| July 19
July 19 A U.S. judge on Friday gave final
approval to the settlement of a class action lawsuit against
Toyota Motor Corp by plaintiffs who claimed design
defects caused some of the company's vehicles to accelerate
U.S. District Judge James Selna in California gave final
approval during a court hearing on Friday, lawyers for the
plaintiffs said. The settlement was initially approved in
The terms include direct payments to customers as well as
free installation of brake-override systems in an estimated 3.25
million eligible vehicles, and the establishment of a customer
support program, according to court filings.
Plaintiffs' lawyers valued the deal at more than $1.6
billion, calling it "a landmark, if not a record, settlement in
automobile defect class action litigation in the United States,"
according to court filings. The lawsuit was filed in 2010.
Toyota, which has the third largest share of the U.S. auto
market, announced in December that it would take a one-time
pre-tax charge of $1.1 billion to cover the estimated settlement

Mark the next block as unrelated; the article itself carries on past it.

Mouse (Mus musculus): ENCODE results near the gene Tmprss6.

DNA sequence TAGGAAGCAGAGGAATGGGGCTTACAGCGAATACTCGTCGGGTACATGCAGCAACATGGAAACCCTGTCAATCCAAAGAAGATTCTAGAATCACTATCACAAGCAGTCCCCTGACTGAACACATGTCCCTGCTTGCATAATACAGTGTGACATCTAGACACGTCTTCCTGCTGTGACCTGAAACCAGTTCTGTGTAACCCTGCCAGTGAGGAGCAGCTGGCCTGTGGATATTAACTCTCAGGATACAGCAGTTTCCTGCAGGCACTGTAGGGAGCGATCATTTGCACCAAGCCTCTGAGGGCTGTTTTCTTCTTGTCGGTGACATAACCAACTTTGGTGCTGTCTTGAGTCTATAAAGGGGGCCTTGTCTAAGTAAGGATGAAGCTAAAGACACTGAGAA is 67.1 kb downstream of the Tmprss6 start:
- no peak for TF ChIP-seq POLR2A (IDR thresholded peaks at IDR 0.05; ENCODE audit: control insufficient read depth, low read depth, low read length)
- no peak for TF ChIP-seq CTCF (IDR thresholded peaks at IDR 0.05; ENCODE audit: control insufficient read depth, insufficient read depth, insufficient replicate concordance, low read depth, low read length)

costs. It has denied any wrongdoing.
"This agreement allows us to resolve a legacy legal issue in
a way that provides significant value to our customers and
demonstrates that they can depend on Toyota to stand behind our
vehicles," Toyota spokeswoman Celeste Migliore said in a
statement following the hearing Friday.
Concerns about potential unintended acceleration issues
caused Toyota to recall more than 10 million vehicles between
2009 and 2011. Plaintiffs said in the lawsuit that media reports
and consumer complaints about the alleged defects caused the
trade-in value for their vehicles to plummet.
The settlement of the lawsuit covers economic losses
stemming from the alleged safety defects, but does not include
claims of wrongful death, personal injury or property damage.
More than 22 million potential class members have been
notified of the settlement, according to court filings. Owners
of affected Toyota, Lexus and Scion models sold in the United
States have until July 29 to decide whether to participate in
the settlement and file claims, according to court filings.
Plaintiffs' lawyers are seeking $200 million in fees and $27
million for their expenses, the filings said.